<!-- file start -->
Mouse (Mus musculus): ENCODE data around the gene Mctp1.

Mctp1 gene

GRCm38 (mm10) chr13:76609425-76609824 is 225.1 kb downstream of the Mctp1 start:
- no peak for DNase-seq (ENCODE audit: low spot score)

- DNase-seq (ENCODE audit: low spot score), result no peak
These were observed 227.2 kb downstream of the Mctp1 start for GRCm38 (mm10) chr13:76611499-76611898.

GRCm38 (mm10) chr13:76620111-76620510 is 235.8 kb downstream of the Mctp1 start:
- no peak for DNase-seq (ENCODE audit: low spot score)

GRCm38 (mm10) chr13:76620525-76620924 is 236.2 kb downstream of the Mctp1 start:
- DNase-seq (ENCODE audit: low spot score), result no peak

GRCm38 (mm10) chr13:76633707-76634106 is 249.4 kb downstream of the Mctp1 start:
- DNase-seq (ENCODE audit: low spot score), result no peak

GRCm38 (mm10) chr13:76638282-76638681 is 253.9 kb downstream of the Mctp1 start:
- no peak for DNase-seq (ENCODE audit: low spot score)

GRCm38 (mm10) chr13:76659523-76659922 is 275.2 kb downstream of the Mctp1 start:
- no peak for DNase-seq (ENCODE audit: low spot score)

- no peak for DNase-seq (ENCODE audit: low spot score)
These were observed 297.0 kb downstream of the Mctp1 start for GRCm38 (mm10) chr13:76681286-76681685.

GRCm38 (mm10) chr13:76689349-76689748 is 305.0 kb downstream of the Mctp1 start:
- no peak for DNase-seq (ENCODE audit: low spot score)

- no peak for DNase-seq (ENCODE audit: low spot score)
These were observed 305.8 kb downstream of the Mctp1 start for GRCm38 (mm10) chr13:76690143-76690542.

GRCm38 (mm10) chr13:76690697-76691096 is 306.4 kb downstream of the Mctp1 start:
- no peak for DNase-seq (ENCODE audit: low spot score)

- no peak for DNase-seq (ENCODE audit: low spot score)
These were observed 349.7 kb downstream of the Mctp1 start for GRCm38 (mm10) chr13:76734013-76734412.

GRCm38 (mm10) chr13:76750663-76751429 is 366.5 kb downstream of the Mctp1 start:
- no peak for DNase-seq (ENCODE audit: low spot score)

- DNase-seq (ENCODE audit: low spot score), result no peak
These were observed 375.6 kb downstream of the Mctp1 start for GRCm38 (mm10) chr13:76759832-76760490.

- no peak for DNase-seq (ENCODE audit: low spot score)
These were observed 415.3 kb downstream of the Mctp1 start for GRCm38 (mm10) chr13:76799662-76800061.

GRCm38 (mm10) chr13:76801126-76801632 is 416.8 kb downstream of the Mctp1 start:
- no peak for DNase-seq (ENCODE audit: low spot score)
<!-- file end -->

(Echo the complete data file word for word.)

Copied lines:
Mouse (Mus musculus): ENCODE data around the gene Mctp1.

Mctp1 gene

GRCm38 (mm10) chr13:76609425-76609824 is 225.1 kb downstream of the Mctp1 start:
- no peak for DNase-seq (ENCODE audit: low spot score)

- DNase-seq (ENCODE audit: low spot score), result no peak
These were observed 227.2 kb downstream of the Mctp1 start for GRCm38 (mm10) chr13:76611499-76611898.

GRCm38 (mm10) chr13:76620111-76620510 is 235.8 kb downstream of the Mctp1 start:
- no peak for DNase-seq (ENCODE audit: low spot score)

GRCm38 (mm10) chr13:76620525-76620924 is 236.2 kb downstream of the Mctp1 start:
- DNase-seq (ENCODE audit: low spot score), result no peak

GRCm38 (mm10) chr13:76633707-76634106 is 249.4 kb downstream of the Mctp1 start:
- DNase-seq (ENCODE audit: low spot score), result no peak

GRCm38 (mm10) chr13:76638282-76638681 is 253.9 kb downstream of the Mctp1 start:
- no peak for DNase-seq (ENCODE audit: low spot score)

GRCm38 (mm10) chr13:76659523-76659922 is 275.2 kb downstream of the Mctp1 start:
- no peak for DNase-seq (ENCODE audit: low spot score)

- no peak for DNase-seq (ENCODE audit: low spot score)
These were observed 297.0 kb downstream of the Mctp1 start for GRCm38 (mm10) chr13:76681286-76681685.

GRCm38 (mm10) chr13:76689349-76689748 is 305.0 kb downstream of the Mctp1 start:
- no peak for DNase-seq (ENCODE audit: low spot score)

- no peak for DNase-seq (ENCODE audit: low spot score)
These were observed 305.8 kb downstream of the Mctp1 start for GRCm38 (mm10) chr13:76690143-76690542.

GRCm38 (mm10) chr13:76690697-76691096 is 306.4 kb downstream of the Mctp1 start:
- no peak for DNase-seq (ENCODE audit: low spot score)

- no peak for DNase-seq (ENCODE audit: low spot score)
These were observed 349.7 kb downstream of the Mctp1 start for GRCm38 (mm10) chr13:76734013-76734412.

GRCm38 (mm10) chr13:76750663-76751429 is 366.5 kb downstream of the Mctp1 start:
- no peak for DNase-seq (ENCODE audit: low spot score)

- DNase-seq (ENCODE audit: low spot score), result no peak
These were observed 375.6 kb downstream of the Mctp1 start for GRCm38 (mm10) chr13:76759832-76760490.

- no peak for DNase-seq (ENCODE audit: low spot score)
These were observed 415.3 kb downstream of the Mctp1 start for GRCm38 (mm10) chr13:76799662-76800061.

GRCm38 (mm10) chr13:76801126-76801632 is 416.8 kb downstream of the Mctp1 start:
- no peak for DNase-seq (ENCODE audit: low spot score)